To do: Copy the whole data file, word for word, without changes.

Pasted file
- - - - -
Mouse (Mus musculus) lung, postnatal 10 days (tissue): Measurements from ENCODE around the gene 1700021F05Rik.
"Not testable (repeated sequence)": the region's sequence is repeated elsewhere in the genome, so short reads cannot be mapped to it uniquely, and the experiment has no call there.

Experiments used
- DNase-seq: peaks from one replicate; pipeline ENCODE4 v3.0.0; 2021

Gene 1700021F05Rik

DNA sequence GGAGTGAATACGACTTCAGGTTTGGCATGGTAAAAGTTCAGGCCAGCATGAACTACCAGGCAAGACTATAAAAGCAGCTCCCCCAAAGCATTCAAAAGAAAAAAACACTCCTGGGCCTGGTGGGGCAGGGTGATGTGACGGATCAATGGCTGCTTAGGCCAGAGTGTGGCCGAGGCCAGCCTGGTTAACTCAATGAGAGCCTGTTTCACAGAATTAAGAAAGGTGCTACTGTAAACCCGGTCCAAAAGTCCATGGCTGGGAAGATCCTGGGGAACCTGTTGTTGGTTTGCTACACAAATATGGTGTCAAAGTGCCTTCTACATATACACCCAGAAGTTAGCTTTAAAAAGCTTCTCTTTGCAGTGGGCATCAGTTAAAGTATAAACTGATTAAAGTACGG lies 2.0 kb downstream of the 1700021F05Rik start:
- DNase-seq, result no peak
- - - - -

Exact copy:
Mouse (Mus musculus) lung, postnatal 10 days (tissue): Measurements from ENCODE around the gene 1700021F05Rik.
"Not testable (repeated sequence)": the region's sequence is repeated elsewhere in the genome, so short reads cannot be mapped to it uniquely, and the experiment has no call there.

Experiments used
- DNase-seq: peaks from one replicate; pipeline ENCODE4 v3.0.0; 2021

Gene 1700021F05Rik

DNA sequence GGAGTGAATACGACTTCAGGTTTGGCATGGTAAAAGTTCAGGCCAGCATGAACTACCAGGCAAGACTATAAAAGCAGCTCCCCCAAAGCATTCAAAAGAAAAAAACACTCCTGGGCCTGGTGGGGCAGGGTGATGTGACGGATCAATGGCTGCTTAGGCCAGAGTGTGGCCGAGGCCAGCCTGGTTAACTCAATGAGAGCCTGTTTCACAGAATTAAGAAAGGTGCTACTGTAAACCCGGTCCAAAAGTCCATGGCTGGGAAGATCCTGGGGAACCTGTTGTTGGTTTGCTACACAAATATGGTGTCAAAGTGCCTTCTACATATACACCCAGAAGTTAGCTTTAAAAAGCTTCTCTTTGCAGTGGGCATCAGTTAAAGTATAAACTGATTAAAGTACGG lies 2.0 kb downstream of the 1700021F05Rik start:
- DNase-seq, result no peak